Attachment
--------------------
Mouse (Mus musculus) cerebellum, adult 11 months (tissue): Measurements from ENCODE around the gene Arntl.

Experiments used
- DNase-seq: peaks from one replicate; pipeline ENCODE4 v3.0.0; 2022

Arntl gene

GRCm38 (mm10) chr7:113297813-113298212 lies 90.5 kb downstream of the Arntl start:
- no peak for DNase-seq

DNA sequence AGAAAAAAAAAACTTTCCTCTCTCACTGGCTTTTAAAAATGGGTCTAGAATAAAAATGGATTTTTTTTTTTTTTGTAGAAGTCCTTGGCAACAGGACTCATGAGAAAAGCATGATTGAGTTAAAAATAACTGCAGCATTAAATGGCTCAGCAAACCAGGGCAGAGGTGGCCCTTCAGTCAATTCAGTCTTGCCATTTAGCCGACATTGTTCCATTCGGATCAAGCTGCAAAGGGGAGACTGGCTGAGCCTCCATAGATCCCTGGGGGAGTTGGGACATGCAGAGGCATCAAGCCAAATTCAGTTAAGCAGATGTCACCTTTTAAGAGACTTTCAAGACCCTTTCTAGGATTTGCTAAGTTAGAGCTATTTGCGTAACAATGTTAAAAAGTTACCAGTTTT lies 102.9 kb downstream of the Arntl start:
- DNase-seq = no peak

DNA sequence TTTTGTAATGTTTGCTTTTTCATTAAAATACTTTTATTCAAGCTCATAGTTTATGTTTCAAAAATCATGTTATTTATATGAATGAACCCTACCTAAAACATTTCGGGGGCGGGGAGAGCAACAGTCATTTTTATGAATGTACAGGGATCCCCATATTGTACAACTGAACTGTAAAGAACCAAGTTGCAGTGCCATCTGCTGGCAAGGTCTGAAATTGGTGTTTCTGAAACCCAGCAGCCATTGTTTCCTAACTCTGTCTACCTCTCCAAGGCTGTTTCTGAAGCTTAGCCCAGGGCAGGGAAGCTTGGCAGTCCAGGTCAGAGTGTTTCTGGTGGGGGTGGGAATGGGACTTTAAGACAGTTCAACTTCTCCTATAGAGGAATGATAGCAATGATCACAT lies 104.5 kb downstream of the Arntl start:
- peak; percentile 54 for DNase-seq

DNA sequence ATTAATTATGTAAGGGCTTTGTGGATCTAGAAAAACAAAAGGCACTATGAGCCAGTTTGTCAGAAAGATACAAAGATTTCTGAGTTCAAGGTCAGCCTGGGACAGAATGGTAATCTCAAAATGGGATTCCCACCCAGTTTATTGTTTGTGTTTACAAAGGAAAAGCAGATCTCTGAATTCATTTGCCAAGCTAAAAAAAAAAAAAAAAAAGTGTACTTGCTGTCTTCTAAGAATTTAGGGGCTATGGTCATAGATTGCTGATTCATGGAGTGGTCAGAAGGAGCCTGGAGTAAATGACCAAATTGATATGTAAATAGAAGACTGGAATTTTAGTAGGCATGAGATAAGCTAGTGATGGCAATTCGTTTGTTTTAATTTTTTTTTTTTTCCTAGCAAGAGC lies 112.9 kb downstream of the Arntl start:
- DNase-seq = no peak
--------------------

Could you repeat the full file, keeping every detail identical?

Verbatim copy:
Mouse (Mus musculus) cerebellum, adult 11 months (tissue): Measurements from ENCODE around the gene Arntl.

Experiments used
- DNase-seq: peaks from one replicate; pipeline ENCODE4 v3.0.0; 2022

Arntl gene

GRCm38 (mm10) chr7:113297813-113298212 lies 90.5 kb downstream of the Arntl start:
- no peak for DNase-seq

DNA sequence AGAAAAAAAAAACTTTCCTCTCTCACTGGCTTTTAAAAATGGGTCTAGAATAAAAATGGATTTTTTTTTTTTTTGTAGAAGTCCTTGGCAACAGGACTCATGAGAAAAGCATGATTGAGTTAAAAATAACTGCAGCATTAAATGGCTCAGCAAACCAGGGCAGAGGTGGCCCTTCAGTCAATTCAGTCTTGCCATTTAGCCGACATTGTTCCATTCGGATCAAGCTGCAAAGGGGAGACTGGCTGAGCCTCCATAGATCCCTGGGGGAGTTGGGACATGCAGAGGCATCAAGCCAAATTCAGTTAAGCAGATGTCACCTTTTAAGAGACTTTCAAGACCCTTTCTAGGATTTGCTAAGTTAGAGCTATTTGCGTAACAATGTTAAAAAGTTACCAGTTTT lies 102.9 kb downstream of the Arntl start:
- DNase-seq = no peak

DNA sequence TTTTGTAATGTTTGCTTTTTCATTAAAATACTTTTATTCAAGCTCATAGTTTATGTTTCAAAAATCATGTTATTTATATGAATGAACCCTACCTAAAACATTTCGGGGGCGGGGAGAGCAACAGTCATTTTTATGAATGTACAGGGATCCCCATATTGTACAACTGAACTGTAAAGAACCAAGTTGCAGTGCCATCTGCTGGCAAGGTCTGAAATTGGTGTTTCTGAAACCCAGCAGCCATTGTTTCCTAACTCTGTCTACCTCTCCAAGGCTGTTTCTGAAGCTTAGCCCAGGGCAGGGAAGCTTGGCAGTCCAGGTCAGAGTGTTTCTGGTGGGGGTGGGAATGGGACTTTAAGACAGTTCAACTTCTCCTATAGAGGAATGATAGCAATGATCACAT lies 104.5 kb downstream of the Arntl start:
- peak; percentile 54 for DNase-seq

DNA sequence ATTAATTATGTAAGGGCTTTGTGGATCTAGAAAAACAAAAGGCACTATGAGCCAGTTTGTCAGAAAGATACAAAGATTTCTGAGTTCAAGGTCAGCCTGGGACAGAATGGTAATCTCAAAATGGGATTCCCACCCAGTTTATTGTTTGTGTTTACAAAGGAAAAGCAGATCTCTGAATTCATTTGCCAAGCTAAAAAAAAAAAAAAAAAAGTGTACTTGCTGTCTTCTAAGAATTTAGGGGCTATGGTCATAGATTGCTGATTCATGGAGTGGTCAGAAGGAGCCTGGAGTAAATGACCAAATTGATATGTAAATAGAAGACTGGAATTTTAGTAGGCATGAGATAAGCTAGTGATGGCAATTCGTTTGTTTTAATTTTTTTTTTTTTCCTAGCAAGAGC lies 112.9 kb downstream of the Arntl start:
- DNase-seq = no peak